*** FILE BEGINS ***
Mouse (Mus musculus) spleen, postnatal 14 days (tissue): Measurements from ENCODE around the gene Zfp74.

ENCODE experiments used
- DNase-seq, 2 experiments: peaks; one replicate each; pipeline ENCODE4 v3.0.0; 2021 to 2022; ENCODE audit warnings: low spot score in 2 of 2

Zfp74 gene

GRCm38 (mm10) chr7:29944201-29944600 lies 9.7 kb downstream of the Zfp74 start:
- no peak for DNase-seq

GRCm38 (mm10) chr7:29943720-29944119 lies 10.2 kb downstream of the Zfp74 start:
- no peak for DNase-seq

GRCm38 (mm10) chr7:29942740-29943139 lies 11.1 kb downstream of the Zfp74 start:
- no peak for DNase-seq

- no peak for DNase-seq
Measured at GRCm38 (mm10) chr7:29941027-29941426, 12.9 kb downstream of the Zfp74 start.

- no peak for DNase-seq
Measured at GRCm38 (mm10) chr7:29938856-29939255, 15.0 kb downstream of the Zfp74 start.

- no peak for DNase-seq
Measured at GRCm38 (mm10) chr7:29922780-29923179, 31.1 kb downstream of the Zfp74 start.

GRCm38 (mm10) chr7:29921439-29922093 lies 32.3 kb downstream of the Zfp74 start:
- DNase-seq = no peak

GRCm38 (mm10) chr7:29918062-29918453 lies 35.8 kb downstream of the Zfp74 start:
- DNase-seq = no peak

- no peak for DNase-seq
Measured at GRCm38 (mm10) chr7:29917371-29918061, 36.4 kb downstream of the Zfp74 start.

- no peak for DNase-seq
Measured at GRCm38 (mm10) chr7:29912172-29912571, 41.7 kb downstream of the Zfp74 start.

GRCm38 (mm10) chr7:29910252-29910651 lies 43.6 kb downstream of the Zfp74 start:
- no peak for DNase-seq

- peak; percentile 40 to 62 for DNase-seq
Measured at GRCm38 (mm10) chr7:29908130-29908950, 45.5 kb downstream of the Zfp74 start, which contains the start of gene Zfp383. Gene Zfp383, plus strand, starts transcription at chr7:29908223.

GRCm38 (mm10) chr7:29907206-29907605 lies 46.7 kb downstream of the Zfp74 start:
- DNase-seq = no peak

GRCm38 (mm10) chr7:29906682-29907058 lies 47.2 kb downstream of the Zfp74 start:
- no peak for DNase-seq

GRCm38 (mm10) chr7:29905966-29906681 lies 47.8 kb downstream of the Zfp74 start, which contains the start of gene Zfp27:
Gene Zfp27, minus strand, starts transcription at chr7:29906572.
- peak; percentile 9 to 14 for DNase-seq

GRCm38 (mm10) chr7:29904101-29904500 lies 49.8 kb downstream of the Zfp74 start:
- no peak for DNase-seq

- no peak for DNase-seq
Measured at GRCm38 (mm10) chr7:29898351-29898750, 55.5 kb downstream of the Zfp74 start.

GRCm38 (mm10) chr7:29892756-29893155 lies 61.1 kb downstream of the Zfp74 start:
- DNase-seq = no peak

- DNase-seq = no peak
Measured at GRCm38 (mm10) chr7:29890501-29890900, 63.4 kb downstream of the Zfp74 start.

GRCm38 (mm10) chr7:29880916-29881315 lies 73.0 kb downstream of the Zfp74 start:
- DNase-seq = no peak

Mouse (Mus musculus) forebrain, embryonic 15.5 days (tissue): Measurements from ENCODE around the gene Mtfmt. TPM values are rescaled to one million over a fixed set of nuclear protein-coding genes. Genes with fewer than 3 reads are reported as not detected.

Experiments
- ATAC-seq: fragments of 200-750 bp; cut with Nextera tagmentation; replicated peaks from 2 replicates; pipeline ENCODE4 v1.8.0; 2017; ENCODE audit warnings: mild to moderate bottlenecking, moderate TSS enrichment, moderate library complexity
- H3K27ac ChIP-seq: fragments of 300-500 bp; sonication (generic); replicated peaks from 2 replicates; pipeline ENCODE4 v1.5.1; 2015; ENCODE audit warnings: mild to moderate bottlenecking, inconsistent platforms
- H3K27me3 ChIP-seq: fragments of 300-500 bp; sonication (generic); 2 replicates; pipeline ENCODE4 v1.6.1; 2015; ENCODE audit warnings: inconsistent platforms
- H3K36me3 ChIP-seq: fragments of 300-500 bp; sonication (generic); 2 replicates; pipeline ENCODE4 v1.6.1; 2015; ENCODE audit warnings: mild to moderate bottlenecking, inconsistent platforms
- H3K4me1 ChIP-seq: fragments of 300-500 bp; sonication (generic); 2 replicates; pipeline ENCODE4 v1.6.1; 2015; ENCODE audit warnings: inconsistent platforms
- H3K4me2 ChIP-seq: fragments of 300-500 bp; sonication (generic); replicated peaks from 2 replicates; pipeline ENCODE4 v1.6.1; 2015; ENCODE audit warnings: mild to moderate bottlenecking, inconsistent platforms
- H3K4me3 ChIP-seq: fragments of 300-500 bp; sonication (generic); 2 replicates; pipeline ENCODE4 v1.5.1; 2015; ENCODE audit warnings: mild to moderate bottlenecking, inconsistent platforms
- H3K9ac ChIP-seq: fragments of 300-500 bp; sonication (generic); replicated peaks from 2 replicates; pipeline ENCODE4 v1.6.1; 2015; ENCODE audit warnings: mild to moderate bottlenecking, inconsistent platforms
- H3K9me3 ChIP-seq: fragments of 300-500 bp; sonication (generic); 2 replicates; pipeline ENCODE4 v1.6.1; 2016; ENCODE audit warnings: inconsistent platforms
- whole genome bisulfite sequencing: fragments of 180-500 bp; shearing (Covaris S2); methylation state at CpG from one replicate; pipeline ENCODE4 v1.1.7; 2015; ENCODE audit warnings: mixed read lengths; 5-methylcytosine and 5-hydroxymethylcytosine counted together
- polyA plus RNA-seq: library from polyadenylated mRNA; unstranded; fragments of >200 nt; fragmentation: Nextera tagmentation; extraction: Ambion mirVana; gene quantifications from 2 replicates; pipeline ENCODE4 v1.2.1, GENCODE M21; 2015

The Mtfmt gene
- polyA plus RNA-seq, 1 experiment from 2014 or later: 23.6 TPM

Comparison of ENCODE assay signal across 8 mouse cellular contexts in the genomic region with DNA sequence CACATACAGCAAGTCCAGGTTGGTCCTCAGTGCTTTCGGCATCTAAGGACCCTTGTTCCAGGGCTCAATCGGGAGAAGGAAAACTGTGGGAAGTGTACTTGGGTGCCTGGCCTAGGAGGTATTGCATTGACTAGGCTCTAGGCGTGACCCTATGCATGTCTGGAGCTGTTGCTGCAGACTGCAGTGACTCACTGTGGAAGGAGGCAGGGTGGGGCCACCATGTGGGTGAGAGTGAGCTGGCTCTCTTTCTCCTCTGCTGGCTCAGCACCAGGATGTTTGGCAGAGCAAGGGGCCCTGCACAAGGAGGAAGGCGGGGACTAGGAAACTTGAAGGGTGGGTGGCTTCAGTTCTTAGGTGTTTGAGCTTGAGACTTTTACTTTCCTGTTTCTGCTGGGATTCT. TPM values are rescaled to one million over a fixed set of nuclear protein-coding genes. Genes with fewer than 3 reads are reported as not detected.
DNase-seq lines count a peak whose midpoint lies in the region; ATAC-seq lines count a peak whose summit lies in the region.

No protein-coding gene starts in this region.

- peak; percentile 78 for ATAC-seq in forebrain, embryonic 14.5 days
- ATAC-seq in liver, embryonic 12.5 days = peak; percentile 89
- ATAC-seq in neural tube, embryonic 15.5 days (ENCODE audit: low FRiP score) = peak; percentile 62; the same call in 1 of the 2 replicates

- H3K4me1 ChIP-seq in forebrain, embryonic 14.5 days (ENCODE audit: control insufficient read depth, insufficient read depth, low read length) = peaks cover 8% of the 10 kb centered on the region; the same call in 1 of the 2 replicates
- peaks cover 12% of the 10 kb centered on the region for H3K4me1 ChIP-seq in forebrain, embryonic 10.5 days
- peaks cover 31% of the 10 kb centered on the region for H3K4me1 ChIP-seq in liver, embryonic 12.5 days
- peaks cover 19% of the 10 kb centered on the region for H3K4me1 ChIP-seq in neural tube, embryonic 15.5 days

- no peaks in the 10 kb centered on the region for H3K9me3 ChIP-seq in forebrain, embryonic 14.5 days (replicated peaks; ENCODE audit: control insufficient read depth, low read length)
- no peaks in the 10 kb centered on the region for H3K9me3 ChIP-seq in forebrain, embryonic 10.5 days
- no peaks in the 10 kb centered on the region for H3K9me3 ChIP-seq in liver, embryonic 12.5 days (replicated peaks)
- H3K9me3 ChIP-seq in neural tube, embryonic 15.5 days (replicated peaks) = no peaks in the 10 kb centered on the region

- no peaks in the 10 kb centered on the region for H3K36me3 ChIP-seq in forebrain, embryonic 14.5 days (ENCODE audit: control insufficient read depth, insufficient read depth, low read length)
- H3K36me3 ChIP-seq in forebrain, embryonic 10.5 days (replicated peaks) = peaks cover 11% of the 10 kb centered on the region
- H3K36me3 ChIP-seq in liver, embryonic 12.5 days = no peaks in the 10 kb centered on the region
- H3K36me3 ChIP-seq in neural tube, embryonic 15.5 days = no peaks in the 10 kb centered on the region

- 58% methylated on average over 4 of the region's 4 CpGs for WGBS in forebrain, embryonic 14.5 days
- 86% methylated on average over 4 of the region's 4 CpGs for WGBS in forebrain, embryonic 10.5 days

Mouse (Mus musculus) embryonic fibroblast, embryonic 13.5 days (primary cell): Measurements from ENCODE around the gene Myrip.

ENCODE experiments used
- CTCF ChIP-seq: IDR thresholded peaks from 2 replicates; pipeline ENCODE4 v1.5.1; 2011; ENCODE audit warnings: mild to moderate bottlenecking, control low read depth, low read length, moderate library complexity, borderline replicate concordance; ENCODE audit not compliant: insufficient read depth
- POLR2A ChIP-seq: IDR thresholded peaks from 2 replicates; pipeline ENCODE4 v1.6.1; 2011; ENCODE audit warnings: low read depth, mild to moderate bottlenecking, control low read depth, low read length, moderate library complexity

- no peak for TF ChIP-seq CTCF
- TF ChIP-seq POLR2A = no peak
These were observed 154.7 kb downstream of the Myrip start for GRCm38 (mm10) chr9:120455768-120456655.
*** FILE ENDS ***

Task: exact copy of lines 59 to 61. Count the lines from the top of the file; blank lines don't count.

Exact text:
The Mtfmt gene
- polyA plus RNA-seq, 1 experiment from 2014 or later: 23.6 TPM

Comparison of ENCODE assay signal across 8 mouse cellular contexts in the genomic region with DNA sequence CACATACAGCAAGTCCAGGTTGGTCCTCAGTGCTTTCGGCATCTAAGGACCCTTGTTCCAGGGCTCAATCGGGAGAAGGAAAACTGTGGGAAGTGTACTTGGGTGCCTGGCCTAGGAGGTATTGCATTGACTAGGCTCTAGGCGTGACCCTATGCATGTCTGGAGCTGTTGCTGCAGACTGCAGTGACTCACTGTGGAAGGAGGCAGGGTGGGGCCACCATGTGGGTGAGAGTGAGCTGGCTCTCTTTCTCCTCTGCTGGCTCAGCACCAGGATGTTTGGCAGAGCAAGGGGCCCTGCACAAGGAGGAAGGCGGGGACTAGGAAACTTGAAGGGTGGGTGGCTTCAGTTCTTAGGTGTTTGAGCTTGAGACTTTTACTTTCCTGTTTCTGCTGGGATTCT. TPM values are rescaled to one million over a fixed set of nuclear protein-coding genes. Genes with fewer than 3 reads are reported as not detected.